Synthetic Genomics is a company that has been set up to build artificial life forms from the basic blocks of DNA. The aim is to come up with new ways of tackling environmental problems.
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Craig Venter Synthetic Genomics
Synthetic Genomics was founded by Craig Venter in 2005, along with some other prominent scientists and investors. Venter is a pioneer in genome mapping and competed with the Human Genome Project in the race to sequence the entire human genetic code.
His current venture, Synthetic Genomics, aims to create artificial life in the lab to tackle environmental issues. The company is trying to produce biological sources of fuel, as well as developing new methods to clean up toxic waste.
The master plan is to build life forms from proteins, DNA, and chromosomes, and then stitch them together and jump start the entity into life. These synthetic microbes could be mini-factories pumping out sources of clean fuel. There have been some major milestones in the attempt to create synthetic life; in 2007 Venter and Synthetic Genomics reported that they had successfully moved an entire genome from one bacterium to another. It was a development that Venter claims can be used to test any artificial chromosomes that he makes. And in July 2009 Synthetic Genomics and ExxonMobil Research and Engineering signed a $600 million deal to develop biofuels from photosynthetic algae.
Photosynthetic algae use the energy from sunlight to convert carbon dioxide into lipids and some long chain hydrocarbons. However, naturally occurring photosynthetic algae do not do this at commercially viable quantities or rates. So enter the scientists and their technologies to give nature a helping hand.
The immediate goals will be to;
Identify or engineer superior strains
Work out the most efficient systems for large-scale cultivation of algae and conversion of their products into biofuels.
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Synthetic Genomics Controversy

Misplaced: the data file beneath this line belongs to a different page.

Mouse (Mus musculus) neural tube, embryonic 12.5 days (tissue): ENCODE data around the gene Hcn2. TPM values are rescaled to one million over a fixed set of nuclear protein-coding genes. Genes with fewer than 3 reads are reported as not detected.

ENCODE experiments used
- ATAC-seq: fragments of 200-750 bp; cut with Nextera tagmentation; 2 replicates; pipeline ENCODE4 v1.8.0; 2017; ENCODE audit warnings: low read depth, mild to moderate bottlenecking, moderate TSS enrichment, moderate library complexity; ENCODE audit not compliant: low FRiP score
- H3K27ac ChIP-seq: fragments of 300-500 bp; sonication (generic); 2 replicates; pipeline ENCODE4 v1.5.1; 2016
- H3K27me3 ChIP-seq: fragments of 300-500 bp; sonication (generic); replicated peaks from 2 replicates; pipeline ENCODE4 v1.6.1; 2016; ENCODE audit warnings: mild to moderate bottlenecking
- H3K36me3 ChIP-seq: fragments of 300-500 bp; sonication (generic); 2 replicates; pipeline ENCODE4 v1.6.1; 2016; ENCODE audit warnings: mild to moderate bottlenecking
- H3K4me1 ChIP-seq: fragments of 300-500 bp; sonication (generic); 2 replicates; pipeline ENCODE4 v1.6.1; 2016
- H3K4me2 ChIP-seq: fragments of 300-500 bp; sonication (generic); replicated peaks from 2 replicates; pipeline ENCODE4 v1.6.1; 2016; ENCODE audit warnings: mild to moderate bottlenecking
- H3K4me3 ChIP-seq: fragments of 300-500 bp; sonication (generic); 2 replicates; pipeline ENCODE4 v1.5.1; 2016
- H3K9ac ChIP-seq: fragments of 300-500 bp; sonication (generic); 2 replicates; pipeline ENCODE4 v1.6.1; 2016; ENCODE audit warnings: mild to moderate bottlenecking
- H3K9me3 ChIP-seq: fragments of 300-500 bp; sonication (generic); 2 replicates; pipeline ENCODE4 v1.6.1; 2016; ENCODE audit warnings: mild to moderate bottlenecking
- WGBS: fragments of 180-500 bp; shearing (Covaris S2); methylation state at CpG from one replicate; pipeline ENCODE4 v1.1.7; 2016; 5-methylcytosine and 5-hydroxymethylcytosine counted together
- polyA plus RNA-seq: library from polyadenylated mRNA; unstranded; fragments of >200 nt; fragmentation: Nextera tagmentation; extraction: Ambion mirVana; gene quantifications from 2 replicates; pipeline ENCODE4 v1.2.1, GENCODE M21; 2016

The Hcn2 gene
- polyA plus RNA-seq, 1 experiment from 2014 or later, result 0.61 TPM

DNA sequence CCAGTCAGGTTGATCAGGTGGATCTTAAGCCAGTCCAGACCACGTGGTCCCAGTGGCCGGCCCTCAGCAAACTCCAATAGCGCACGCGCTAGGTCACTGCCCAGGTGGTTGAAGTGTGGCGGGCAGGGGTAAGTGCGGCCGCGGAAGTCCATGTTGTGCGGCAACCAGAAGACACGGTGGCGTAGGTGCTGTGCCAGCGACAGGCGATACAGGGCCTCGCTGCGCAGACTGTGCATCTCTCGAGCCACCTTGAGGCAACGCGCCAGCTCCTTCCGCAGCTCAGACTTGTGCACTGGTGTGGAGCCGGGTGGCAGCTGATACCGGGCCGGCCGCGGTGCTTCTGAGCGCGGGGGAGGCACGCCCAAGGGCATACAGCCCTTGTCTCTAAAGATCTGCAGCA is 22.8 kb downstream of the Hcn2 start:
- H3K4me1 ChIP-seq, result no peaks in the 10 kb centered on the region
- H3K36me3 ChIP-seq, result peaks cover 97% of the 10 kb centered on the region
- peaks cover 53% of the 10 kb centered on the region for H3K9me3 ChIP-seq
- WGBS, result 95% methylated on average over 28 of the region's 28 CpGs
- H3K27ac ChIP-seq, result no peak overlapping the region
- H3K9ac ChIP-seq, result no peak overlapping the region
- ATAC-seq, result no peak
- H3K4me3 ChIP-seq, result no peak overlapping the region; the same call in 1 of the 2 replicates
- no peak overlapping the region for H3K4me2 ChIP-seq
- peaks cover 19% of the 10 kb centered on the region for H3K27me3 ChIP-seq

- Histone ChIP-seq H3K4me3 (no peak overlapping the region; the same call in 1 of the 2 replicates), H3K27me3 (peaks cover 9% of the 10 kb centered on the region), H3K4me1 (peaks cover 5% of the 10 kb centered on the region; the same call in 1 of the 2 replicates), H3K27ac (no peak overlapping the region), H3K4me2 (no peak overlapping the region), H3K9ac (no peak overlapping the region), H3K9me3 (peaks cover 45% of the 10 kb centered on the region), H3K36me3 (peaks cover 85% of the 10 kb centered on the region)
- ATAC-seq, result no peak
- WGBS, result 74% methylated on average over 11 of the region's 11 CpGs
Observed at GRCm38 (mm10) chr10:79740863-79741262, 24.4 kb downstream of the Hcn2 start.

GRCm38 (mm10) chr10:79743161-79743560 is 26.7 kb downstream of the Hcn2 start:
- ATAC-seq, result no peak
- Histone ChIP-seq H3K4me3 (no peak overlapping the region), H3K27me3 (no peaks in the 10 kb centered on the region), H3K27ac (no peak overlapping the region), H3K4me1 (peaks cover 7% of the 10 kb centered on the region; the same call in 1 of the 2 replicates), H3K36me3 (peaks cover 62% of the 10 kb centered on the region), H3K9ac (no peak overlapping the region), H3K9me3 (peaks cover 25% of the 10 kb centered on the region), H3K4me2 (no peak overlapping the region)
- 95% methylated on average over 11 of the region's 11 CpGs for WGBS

The research of Synthetic Genomics has unsurprisingly attracted a huge amount of controversy with opponents worried that something unexpected and malicious might accidentally emerge from the lab, or that the technology could be hijacked to create biological weapons. The first part of this argument has echoes of the controversies that have surrounded many other scientific advances down the generations. Electricity can be used to fry a man or incubate a premature baby. Does IVF create Frankenstein’s monster? - as many critics of the technology feared in the late 1970s, or is it a chance to give an infertile couple the children that they have hoped and prayed for.
There are also concerns that efforts to patent the research could restrict scientific advances. Venter counters by saying that Synthetic Genomics are not doing anything that other institutes do not do.
The idea that scientists in a laboratory (no matter how noble the public proclamations of their intent) are creating life is a step too far for many people who are concerned that the men and women in white coats are playing God. They wonder who regulates the technology, who polices the scientists and keeps them in check?
Open communication between scientists and society at large, without the filter of the tabloid press may allay some fears and concerns. It will also inform legislative and regulatory bodies who will then be in a reasonable position to decide if, and what controls these emerging technologies must operate under.